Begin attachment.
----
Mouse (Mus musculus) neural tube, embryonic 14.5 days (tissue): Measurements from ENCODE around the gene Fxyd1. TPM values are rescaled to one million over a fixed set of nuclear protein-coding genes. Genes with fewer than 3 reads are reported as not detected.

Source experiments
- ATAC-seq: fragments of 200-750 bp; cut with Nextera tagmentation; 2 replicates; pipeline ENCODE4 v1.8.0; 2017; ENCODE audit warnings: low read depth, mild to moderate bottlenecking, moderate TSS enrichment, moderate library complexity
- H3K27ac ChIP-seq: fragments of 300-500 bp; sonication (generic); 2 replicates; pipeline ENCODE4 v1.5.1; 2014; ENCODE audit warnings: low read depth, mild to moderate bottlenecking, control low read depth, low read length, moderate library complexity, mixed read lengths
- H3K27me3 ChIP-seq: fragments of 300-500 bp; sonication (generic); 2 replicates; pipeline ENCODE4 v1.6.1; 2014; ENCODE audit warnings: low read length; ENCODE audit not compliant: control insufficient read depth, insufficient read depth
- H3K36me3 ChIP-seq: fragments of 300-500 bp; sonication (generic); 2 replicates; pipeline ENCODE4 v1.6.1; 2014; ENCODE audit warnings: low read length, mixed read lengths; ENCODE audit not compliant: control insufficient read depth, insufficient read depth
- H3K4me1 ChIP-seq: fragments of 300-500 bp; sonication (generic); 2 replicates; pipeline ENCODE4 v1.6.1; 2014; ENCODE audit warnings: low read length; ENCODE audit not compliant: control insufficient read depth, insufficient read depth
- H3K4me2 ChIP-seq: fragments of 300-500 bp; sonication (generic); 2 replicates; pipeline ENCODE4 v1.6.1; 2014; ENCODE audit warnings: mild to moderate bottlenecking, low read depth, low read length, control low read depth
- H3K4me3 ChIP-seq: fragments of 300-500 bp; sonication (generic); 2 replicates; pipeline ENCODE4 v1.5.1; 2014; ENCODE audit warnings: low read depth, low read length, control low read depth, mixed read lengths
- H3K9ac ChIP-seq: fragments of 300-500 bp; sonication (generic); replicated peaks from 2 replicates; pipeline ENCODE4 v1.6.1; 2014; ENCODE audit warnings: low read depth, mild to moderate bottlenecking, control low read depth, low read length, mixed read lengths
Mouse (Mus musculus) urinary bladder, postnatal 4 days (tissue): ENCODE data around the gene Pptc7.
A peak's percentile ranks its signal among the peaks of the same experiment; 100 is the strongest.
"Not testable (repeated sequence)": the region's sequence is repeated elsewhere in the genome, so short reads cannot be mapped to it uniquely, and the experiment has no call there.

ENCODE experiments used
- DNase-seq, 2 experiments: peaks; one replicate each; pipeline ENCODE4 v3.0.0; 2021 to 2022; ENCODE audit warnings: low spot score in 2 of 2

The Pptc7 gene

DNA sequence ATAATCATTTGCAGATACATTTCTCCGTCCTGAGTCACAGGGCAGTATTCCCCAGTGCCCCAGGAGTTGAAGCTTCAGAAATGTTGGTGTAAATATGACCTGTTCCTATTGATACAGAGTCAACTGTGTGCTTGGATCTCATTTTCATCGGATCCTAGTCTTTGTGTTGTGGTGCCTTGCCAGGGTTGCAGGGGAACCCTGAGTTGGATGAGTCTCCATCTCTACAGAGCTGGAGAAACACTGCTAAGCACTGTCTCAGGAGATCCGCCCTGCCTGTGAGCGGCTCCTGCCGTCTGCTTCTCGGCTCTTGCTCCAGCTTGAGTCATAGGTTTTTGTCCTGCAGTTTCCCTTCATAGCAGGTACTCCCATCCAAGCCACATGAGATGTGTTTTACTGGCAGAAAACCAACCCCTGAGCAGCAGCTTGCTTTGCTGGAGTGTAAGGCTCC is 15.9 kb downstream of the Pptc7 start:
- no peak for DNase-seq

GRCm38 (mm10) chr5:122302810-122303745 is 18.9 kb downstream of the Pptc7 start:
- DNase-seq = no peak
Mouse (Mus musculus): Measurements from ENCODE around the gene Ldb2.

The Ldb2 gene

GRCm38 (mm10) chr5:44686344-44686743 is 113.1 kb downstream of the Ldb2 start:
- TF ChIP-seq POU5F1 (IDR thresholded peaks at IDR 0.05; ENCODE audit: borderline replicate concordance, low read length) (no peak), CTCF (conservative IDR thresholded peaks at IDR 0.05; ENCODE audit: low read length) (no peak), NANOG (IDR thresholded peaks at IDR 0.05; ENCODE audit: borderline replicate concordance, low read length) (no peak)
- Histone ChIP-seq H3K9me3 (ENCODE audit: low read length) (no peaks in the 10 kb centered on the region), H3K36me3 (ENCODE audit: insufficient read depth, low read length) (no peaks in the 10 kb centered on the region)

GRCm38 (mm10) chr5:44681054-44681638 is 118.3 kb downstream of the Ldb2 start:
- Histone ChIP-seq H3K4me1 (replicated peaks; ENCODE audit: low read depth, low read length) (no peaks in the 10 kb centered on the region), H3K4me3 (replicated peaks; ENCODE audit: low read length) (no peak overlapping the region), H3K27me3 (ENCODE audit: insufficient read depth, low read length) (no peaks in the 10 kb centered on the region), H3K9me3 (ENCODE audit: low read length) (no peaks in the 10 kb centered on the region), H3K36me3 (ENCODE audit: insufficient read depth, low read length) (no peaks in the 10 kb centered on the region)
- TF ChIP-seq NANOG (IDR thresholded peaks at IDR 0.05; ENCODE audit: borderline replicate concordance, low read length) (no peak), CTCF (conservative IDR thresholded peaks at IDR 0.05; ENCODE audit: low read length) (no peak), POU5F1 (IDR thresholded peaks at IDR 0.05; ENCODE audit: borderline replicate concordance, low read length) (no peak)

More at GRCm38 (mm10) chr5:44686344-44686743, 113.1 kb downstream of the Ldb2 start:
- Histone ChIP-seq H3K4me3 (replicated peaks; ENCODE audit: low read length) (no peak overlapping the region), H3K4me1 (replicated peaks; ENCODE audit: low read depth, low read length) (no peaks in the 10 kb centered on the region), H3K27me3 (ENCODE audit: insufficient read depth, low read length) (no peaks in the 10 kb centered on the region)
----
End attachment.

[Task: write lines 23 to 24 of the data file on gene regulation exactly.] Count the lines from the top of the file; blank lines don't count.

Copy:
GRCm38 (mm10) chr5:44686344-44686743 is 113.1 kb downstream of the Ldb2 start:
- TF ChIP-seq POU5F1 (IDR thresholded peaks at IDR 0.05; ENCODE audit: borderline replicate concordance, low read length) (no peak), CTCF (conservative IDR thresholded peaks at IDR 0.05; ENCODE audit: low read length) (no peak), NANOG (IDR thresholded peaks at IDR 0.05; ENCODE audit: borderline replicate concordance, low read length) (no peak)